My show hosts in Dallas, Texas treat me to a sumptuous biryani dinner. Being a wise man with an early morning flight the following day to San Diego, California, I decide to take a doggie bag. After all, it will be a cost effective lifesaver for the three-hour flight where I have to pay an arm (with no arm rest) and a leg (with no leg room) for everything from a sandwich to water, pillow, blanket, movie, hell, perhaps even the seatbelt and oxygen.
Before boarding my flight, I walk into an airport eatery, otherwise known as aviation highway robbers, charging USD 15 for a small bottle of water. I buy nothing, and ask the server, to her utter disbelief, to warm up my Styrofoam container of kachchi biryani. To add to her shock, I ask her, “Ma'am, could you please give me a plastic fork and a knife, strong ones please?” Even these utensils on board would cost more than a Monno Ceramic bone china dinner set.
Thirty minutes into the flight, the scalpers, er, flight attendants come down the aisle, pimping pathetic dry bagel sandwiches available for purchase for a small fortune. A culinary delight nevertheless, when imprisoned inside a steel tube at 35,000 feet.
Meanwhile, I take out my Styrofoam container. I slowly open the lid, emitting an aroma that mesmerises 150 starving passengers and crew members into salivating like the Pavlov canine. And mind it, this is 'bashi' biryani, a good 24 hours old, the eastern version of aging with grace, and heated up by the disbelieving server just a half hour ago.
A Southern man couldn't resist saying, “That sure smells, looks and I bet tastes good.”
“Yes, and I'll give you half of it for a hundred bucks.” I joke, but I could as well have been half as serious for a fast buck and still half a sumptuous meal.
I am a smart traveller. And thus I make sure I also fly domestic in the US on December 24, the day when USA becomes the aviation equivalent of Gabtoli and Saidabad on 29th Ramadan. As my wife and I board our flight, the announcement goes that they are looking for volunteers to give up their seats in return for USD 500 of travel vouchers. We ain't spending no Christmas, so we both give up our seats, thus making a quick USD 1,000 in flight vouchers to be redeemed on any future flight on this airline. We are booked on to the next flight an hour later where we volunteer to be bumped off again. We do this for a total of five times before being given a hotel room and boarding passes for the first flight the following morning. No worries, this is almost our honeymoon, with hotel and meals on the house (airline) and a total of USD 10,000 of flight vouchers, enough to carry us and our extended families around the world several times over.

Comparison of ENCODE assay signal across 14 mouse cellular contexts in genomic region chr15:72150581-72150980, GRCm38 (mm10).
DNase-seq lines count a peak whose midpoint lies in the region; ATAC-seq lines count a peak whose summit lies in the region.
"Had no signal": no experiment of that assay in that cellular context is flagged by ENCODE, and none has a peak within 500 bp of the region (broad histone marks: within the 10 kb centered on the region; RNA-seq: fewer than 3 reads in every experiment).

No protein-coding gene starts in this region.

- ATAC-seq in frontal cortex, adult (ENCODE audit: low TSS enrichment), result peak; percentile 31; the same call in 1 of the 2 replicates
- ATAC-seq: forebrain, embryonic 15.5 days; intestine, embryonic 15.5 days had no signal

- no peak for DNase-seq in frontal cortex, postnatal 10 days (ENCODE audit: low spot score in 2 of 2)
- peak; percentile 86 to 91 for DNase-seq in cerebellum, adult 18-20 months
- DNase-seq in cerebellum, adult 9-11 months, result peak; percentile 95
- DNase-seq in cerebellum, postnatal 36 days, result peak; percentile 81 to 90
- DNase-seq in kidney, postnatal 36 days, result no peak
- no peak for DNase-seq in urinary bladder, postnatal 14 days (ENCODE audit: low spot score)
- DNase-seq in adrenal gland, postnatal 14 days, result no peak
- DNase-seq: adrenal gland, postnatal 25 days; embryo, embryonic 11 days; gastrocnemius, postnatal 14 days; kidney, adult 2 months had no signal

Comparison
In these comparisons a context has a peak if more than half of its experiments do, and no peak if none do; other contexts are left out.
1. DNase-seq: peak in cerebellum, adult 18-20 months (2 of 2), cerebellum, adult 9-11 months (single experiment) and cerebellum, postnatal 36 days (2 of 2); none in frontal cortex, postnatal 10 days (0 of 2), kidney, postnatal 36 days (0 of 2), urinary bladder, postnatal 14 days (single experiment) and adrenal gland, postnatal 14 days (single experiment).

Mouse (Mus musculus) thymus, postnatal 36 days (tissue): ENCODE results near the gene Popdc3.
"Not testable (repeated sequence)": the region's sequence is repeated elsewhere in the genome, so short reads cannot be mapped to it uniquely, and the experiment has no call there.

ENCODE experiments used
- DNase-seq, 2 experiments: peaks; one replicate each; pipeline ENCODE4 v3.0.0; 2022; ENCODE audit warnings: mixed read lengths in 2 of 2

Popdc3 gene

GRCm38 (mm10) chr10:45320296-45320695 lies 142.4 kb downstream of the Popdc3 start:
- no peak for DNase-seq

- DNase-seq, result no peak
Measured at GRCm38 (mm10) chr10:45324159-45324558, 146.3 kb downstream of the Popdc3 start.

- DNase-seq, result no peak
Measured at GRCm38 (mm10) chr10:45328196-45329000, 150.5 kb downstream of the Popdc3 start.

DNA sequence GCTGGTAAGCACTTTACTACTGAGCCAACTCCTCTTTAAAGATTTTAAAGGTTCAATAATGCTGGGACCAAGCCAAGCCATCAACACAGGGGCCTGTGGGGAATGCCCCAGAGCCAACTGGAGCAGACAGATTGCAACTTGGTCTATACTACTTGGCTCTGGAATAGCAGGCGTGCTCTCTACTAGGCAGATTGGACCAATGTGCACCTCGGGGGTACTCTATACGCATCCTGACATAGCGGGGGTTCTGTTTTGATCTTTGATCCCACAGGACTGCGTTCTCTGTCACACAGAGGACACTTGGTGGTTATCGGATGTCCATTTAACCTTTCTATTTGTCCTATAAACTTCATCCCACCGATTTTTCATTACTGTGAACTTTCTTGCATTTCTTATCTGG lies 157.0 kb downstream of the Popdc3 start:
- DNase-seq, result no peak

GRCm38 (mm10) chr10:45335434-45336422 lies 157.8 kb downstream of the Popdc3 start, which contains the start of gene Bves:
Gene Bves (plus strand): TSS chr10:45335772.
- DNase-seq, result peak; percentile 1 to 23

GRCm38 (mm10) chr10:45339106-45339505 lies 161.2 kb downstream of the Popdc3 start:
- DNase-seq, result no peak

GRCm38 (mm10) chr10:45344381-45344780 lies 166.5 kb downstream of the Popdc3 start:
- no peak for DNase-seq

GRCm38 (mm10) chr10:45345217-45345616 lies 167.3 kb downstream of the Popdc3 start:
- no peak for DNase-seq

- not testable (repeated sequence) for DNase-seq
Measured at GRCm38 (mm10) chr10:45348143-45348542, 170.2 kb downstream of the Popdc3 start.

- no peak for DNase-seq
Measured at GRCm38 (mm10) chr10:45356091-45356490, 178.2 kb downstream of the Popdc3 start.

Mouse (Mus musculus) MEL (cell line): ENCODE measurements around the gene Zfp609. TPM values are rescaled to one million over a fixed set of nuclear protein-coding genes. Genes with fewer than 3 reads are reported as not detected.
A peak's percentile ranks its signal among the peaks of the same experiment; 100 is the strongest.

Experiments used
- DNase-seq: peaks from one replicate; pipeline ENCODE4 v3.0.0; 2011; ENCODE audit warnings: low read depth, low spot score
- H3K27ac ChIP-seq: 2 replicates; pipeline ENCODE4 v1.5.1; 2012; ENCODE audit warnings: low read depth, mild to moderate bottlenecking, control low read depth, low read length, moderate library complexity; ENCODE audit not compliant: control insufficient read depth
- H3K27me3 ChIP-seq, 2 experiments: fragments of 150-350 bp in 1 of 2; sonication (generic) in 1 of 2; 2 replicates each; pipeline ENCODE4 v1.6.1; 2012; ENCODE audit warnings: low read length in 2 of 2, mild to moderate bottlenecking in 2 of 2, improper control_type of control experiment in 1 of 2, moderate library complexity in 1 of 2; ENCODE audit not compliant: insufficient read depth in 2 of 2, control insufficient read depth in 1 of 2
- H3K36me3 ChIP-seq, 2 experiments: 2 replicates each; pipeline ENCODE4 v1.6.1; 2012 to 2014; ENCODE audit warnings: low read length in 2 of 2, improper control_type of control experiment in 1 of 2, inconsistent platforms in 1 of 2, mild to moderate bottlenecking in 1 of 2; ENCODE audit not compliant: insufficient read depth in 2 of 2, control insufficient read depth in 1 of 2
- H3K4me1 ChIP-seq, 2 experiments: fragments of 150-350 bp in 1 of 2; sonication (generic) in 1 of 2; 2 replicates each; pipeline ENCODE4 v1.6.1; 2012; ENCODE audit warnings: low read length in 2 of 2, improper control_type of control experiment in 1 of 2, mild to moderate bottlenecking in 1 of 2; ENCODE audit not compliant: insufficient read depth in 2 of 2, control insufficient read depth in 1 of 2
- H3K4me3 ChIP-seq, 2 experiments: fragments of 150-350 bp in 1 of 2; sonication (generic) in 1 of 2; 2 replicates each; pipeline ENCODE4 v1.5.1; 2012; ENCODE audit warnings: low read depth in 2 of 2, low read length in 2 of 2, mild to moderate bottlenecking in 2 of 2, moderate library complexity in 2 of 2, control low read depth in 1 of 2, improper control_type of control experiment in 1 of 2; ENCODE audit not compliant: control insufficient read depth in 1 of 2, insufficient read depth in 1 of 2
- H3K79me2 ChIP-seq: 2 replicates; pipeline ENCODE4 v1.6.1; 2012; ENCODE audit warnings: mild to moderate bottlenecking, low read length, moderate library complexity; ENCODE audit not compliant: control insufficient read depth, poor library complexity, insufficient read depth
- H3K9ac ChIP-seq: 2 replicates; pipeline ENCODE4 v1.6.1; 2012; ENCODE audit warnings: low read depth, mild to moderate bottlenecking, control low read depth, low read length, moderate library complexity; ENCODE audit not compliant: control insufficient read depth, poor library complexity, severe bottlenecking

You see, airlines oversell their tickets while factoring in people not showing up. But all DO show up on Christmas Eve. But the concept is novel, selling the same seat twice. I wonder what mayhem would ensue should this happen on a long haul coach at Saidabad. Even worse, the airline has the right to eject any passenger should it need to, as it happened during a recent United Airlines flight from Chicago, Illinois to Louisville, Kentucky where four United staff had to be accommodated while four paid passengers were ejected. Ok, for a 'handsome' voucher of USD 500. One doctor refused, ending up being dragged out of the plane with a bloodied nose while being unconscious.
The video of the incident goes viral. The CEO of United goes official: “I apologise for having to re-accommodate these customers.” While he gets torched for the use of the euphemism 're-accommodate', I think he is familiar with the term being not so uncommon in the West Bank and Gaza Strip. I guess this is Trump's America – 'America First, Paying Passengers Second'.
The four United employees, who could easily have driven to Louisville in four hours, eventually board the plane. They are boo-ed by other passengers.
Our airlines may be late or they may leak, but I can vouch something like this would never happen and in the unlikely event that it does, the fellow passengers, who only a minute ago were fighting among each other over overhead cabin space, would do a lot more than just boo and someone else, instead of the passenger, would probably be dragged off the plane.
United Airlines perhaps needs to learn of Bangladesh's 'seating service' and 'gate lock service', the former to ensure all passengers get to simply fly to the destination printed on their boarding passes and the latter to keep off last minute airline employees from kicking out paying passengers.
The writer is an engineer at Ford & Qualcomm USA and CEO of IBM & Nokia Siemens Networks Bangladesh turned comedian (by choice), the host of ATN Bangla's The Naveed Mahbub Show and ABC Radio's Good Morning Bangladesh, the founder of Naveed's Comedy Club.